BACKGROUND: Data on the clinical features, optimal treatmentand outcomes of paediatric patients with epithelioid sarcoma (ES) are limited and mostly retrospective.METHODS: A subset analysis of ES patients<30 years of age enrolled on two international prospective clinical trials conducted between 7/2005 and 11/2015 was performed. Risk-adapted therapy was based on tumour diameter, histologic grade, extent of surgeryand presence/absence of metastasesand included surgery±radiotherapy for all patients with the addition of ifosfamide/doxorubicin chemotherapy for intermediate-/high-risk patients. Response to therapy, event-free and overall survivaland pattern and predictors of treatment failure were evaluated.RESULTS: Sixty-three ES patients (median age 13.1 years, 52% male) were eligible. Clinical features included the following: 68% extremity, median tumour diameter 3.5cm, 56% high histologic grade, 14% nodal metastases, 14% distant metastases. Thirty-four low-risk patients underwent surgery (n=30) or surgery/radiotherapy (n=4); 16 intermediate-risk and 13 high-risk patients received chemotherapy±surgery±radiotherapy. Partial response was observed in 11/22 (50%) patients receiving neoadjuvant therapy. Events were local recurrence (n=10) and distant recurrence (n=15); estimated 5-year survival was 86.4%, 63.5%and 0%, respectively, for low-, intermediate-and high-risk patients. Locoregional nodal involvement, invasive tumour, high gradeand lesser extent of resection predicted event-free survival in patients without metastases.CONCLUSIONS: Most low-risk ES patients who have undergone an adequate resection fare well without adjuvant therapy. Large tumour size, high histologic grade, tumour invasiveness, inadequate tumour resectionand metastatic disease predict poorer outcomes in higher risk ES patients, for whom more effective therapies are needed.CLINICAL TRIAL REGISTRATION: COG ARST0332: ClinicalTrials.gov Identifier NCT00346164, EpSSG NRSTS 2005: European Union Drug Regulating Authorities Clinical Trials No. 2005-001139-31.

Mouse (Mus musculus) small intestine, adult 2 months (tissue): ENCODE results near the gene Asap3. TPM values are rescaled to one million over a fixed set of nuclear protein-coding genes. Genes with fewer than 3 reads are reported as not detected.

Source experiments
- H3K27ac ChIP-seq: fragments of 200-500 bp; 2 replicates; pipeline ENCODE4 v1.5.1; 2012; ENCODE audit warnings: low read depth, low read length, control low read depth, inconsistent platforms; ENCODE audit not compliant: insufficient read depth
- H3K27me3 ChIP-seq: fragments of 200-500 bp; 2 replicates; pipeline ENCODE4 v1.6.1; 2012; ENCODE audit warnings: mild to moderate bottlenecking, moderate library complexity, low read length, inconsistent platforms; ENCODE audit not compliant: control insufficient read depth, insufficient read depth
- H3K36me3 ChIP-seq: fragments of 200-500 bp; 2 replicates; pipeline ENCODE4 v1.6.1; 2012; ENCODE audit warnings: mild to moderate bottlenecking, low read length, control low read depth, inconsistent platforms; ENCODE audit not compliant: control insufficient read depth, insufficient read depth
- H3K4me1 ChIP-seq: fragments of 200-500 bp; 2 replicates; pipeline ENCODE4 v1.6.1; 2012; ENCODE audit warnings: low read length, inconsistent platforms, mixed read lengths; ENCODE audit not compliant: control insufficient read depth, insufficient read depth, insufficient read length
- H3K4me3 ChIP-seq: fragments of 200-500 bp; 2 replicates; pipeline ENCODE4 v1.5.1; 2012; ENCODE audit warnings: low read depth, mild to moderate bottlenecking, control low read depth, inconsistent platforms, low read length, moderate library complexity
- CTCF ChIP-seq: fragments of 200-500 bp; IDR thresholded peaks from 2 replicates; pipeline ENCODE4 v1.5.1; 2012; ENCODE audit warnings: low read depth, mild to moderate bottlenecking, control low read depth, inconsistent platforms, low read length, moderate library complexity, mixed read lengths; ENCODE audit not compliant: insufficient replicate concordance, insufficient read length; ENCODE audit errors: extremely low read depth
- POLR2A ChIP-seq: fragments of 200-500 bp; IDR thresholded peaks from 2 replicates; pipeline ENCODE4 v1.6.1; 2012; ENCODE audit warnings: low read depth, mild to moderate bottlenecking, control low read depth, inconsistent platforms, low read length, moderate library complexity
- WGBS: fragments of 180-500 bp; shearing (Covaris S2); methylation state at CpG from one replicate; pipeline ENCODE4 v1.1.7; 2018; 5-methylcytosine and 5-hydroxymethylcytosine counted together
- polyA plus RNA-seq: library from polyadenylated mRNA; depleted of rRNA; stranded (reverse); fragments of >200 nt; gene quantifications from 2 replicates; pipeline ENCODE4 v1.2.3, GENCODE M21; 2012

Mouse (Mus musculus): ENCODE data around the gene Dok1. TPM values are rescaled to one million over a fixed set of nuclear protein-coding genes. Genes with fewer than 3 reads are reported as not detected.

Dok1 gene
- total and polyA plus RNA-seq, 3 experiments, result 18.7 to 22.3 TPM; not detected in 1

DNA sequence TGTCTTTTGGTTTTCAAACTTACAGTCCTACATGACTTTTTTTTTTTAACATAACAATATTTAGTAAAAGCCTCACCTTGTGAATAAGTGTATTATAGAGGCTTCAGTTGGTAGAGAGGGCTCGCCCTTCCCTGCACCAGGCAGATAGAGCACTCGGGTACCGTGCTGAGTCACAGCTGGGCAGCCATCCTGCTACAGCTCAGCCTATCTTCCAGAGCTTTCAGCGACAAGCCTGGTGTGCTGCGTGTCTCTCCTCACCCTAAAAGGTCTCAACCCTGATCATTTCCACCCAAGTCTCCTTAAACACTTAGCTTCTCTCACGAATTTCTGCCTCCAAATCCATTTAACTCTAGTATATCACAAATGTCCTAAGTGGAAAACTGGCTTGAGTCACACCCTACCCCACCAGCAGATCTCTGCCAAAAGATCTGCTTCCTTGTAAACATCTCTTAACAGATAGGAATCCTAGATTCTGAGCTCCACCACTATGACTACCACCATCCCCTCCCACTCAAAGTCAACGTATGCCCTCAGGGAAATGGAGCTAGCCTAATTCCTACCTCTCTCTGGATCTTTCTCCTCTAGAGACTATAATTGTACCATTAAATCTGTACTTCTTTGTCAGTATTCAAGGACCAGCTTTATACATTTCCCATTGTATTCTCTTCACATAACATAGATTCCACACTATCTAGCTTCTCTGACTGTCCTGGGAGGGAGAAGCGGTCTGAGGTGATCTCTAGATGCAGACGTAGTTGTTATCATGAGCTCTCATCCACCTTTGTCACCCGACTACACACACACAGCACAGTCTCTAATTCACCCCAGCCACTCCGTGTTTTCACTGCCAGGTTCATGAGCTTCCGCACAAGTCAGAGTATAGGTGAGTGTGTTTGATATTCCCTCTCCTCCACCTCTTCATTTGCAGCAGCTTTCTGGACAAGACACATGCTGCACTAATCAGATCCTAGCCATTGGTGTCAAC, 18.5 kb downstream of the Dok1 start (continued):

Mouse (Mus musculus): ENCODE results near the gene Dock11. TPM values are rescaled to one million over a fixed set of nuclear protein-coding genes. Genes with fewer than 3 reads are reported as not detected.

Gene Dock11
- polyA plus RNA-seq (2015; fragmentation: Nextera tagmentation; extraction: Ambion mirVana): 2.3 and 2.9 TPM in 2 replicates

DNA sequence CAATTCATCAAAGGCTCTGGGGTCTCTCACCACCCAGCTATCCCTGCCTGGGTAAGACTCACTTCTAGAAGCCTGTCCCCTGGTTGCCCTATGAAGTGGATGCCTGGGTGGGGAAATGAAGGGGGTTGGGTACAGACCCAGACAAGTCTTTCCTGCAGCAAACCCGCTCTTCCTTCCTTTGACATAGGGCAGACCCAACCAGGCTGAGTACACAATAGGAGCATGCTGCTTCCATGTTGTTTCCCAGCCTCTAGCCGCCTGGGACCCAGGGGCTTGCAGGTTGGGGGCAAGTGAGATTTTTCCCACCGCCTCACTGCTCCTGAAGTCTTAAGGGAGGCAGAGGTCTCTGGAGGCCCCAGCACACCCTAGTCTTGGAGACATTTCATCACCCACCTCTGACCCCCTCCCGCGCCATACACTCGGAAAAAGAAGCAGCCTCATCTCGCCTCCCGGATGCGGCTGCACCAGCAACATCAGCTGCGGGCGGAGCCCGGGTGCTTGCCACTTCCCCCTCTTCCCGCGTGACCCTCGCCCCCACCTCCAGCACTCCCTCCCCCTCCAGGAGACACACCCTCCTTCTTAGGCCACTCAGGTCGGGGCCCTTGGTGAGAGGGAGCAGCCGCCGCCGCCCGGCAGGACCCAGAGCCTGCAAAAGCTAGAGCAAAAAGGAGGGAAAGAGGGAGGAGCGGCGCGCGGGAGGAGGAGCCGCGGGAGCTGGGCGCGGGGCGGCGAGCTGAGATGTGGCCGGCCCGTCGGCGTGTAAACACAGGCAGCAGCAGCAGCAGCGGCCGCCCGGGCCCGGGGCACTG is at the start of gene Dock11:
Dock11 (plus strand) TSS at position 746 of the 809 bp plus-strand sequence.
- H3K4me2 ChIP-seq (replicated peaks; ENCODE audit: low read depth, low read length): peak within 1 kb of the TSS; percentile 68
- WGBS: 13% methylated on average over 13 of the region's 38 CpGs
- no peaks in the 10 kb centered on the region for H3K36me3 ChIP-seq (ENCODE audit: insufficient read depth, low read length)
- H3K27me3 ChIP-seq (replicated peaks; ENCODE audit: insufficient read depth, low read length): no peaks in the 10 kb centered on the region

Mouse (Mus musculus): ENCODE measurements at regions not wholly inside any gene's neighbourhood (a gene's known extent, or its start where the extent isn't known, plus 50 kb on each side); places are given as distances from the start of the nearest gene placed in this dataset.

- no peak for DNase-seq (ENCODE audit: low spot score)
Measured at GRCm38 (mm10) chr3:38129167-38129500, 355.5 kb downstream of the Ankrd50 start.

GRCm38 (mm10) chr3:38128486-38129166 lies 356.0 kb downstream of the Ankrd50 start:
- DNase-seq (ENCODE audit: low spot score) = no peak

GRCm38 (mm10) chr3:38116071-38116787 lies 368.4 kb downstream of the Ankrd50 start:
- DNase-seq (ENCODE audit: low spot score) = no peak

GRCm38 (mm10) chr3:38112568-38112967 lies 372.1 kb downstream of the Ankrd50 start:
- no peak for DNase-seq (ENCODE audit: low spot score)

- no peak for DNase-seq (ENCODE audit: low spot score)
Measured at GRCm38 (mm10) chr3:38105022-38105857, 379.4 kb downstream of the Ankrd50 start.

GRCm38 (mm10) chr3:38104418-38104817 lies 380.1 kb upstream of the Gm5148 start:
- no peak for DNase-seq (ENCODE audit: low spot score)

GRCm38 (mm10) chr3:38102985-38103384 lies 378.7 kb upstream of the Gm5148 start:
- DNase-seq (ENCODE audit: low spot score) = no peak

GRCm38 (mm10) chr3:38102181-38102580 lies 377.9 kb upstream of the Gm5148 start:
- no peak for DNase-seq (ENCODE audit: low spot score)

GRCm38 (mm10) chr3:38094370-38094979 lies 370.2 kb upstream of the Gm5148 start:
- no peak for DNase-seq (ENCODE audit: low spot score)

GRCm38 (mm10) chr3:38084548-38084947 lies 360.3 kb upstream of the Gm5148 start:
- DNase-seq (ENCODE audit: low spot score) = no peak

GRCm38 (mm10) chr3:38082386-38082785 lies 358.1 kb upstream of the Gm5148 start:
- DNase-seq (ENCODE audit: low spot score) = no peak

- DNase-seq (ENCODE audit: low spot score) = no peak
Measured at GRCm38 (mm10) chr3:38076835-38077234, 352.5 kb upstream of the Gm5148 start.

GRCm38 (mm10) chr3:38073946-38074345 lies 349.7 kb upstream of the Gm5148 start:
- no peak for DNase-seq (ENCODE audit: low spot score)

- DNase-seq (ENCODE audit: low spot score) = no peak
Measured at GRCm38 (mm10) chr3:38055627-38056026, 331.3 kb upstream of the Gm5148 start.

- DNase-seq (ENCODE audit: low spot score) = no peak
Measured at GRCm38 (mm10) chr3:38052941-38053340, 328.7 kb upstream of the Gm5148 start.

View details for PubMedID 30954717